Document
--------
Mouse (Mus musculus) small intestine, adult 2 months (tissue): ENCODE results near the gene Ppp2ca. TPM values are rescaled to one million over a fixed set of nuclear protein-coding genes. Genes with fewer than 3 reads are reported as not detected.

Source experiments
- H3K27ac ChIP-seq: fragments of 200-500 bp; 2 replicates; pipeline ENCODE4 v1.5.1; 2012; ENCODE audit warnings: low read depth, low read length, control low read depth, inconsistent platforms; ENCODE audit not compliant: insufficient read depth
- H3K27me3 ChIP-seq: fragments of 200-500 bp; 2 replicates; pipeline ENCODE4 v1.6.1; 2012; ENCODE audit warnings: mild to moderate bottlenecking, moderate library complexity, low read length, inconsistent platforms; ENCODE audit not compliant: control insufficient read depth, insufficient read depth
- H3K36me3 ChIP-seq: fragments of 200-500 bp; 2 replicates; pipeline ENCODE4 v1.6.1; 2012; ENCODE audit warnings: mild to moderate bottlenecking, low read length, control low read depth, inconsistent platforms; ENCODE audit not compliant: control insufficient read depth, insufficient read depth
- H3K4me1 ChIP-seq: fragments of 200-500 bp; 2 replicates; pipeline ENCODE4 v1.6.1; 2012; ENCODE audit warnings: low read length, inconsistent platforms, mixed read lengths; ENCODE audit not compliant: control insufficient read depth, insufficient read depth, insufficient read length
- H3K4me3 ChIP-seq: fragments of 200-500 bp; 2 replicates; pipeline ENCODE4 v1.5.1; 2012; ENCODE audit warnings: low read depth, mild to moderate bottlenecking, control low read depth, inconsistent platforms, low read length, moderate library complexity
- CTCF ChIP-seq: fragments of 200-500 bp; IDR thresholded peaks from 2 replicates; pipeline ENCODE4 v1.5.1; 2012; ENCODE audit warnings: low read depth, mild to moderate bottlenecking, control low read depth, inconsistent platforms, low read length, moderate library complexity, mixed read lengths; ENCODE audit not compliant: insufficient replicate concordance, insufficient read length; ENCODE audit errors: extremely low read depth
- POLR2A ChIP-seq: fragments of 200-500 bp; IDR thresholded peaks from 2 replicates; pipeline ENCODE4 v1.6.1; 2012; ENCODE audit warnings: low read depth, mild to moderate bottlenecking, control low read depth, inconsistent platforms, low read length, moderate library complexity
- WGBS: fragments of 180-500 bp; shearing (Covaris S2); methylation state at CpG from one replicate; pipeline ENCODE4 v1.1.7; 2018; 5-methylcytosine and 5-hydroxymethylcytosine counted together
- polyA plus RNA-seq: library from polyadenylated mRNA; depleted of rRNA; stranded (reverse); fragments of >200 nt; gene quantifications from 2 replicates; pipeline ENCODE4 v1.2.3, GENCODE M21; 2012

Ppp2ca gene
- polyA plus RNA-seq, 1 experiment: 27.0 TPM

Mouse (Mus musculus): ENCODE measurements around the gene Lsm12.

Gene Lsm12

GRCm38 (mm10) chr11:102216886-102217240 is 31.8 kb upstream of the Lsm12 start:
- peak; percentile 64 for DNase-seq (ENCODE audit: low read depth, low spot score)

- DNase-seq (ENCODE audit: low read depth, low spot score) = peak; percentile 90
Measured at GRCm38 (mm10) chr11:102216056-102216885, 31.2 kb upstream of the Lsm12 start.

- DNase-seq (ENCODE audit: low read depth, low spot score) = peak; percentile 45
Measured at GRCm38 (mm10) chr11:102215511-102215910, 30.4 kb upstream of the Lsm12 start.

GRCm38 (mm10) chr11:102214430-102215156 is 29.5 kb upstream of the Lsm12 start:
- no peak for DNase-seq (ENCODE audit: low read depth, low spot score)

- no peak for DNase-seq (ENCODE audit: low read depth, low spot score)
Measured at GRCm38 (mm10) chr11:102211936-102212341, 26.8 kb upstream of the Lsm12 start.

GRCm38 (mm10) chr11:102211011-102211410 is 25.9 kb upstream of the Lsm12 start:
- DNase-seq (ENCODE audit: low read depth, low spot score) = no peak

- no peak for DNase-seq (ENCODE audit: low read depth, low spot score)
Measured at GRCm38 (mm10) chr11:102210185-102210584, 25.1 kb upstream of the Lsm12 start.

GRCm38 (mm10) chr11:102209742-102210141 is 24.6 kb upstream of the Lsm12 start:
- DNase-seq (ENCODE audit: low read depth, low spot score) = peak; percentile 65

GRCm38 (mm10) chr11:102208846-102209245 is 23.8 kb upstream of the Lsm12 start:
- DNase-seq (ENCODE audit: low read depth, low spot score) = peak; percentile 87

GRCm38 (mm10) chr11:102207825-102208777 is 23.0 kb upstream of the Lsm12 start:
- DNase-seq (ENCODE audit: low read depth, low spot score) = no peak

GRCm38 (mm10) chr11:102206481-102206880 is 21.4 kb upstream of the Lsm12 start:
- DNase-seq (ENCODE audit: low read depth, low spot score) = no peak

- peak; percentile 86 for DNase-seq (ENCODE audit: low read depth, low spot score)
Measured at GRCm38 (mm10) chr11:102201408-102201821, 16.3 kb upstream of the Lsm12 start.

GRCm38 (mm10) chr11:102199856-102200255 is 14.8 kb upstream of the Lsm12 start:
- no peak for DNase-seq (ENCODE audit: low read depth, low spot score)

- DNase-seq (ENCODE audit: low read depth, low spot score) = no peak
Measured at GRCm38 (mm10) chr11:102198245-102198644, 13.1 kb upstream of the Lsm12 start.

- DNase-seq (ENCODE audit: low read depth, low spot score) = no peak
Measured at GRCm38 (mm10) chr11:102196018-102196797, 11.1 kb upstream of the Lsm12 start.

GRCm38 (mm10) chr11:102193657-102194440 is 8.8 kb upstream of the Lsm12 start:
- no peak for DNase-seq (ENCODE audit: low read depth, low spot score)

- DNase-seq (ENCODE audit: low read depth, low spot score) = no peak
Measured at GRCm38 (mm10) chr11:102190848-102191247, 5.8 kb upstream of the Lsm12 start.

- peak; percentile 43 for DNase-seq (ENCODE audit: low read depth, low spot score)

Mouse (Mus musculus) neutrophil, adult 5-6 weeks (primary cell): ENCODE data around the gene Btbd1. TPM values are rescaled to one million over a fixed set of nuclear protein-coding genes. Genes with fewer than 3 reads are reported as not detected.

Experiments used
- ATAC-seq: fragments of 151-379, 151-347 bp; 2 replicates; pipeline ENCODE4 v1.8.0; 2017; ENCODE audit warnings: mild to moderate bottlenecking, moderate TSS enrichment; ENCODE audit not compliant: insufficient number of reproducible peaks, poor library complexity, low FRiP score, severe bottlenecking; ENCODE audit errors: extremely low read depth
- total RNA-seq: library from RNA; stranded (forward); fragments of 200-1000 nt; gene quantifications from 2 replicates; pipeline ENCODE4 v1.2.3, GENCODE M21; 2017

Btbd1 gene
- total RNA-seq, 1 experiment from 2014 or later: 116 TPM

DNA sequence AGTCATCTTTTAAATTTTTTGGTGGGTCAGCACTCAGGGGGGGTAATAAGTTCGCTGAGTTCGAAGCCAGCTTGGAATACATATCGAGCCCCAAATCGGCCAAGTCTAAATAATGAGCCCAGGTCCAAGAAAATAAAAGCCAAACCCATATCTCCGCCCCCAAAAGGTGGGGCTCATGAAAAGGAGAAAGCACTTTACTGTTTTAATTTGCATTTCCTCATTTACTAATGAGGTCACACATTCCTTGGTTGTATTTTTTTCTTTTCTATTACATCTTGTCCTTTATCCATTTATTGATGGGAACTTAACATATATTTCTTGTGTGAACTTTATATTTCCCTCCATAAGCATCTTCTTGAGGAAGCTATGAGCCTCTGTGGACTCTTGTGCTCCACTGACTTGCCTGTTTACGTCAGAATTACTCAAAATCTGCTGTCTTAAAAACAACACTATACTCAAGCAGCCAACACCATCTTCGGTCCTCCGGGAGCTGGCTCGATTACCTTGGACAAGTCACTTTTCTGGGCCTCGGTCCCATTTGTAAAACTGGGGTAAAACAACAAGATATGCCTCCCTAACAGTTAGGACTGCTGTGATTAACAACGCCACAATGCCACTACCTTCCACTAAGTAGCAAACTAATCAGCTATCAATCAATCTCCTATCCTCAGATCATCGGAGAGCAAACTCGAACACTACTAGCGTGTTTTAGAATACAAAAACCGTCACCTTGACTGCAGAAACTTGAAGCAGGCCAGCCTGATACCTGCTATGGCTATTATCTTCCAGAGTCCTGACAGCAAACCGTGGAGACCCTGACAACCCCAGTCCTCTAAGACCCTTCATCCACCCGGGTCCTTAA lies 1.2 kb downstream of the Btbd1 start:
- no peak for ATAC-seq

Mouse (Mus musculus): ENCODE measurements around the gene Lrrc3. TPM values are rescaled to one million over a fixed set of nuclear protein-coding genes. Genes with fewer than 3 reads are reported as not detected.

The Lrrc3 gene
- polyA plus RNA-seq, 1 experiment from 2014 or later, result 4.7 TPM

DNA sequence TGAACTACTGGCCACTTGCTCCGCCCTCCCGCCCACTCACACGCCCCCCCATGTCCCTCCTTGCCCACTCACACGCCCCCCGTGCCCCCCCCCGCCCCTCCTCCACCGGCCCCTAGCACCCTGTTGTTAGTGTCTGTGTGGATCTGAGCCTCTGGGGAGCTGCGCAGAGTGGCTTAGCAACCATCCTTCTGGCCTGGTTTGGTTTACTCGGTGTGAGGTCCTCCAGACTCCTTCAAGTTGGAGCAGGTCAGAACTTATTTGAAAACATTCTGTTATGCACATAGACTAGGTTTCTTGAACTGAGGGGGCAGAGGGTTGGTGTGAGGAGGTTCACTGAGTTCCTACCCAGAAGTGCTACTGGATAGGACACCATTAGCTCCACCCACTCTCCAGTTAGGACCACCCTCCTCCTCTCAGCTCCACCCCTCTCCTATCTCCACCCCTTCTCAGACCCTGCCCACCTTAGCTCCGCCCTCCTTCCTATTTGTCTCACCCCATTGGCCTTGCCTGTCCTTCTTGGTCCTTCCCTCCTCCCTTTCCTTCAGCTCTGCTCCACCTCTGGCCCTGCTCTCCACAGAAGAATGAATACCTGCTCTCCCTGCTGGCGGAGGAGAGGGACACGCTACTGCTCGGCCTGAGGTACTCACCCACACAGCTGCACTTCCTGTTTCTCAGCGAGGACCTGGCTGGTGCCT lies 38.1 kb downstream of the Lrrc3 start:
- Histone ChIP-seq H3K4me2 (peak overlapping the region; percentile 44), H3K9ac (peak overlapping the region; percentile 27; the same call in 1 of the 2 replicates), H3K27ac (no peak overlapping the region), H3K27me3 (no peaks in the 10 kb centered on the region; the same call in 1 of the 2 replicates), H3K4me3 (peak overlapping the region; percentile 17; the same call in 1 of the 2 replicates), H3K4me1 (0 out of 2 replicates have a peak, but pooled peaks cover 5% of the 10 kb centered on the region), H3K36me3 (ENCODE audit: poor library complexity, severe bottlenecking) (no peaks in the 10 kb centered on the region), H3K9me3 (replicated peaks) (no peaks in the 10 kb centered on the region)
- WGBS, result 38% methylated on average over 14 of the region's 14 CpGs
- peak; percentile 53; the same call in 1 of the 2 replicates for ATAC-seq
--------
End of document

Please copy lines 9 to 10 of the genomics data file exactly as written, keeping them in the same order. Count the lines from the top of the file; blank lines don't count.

- POLR2A ChIP-seq: fragments of 200-500 bp; IDR thresholded peaks from 2 replicates; pipeline ENCODE4 v1.6.1; 2012; ENCODE audit warnings: low read depth, mild to moderate bottlenecking, control low read depth, inconsistent platforms, low read length, moderate library complexity
- WGBS: fragments of 180-500 bp; shearing (Covaris S2); methylation state at CpG from one replicate; pipeline ENCODE4 v1.1.7; 2018; 5-methylcytosine and 5-hydroxymethylcytosine counted together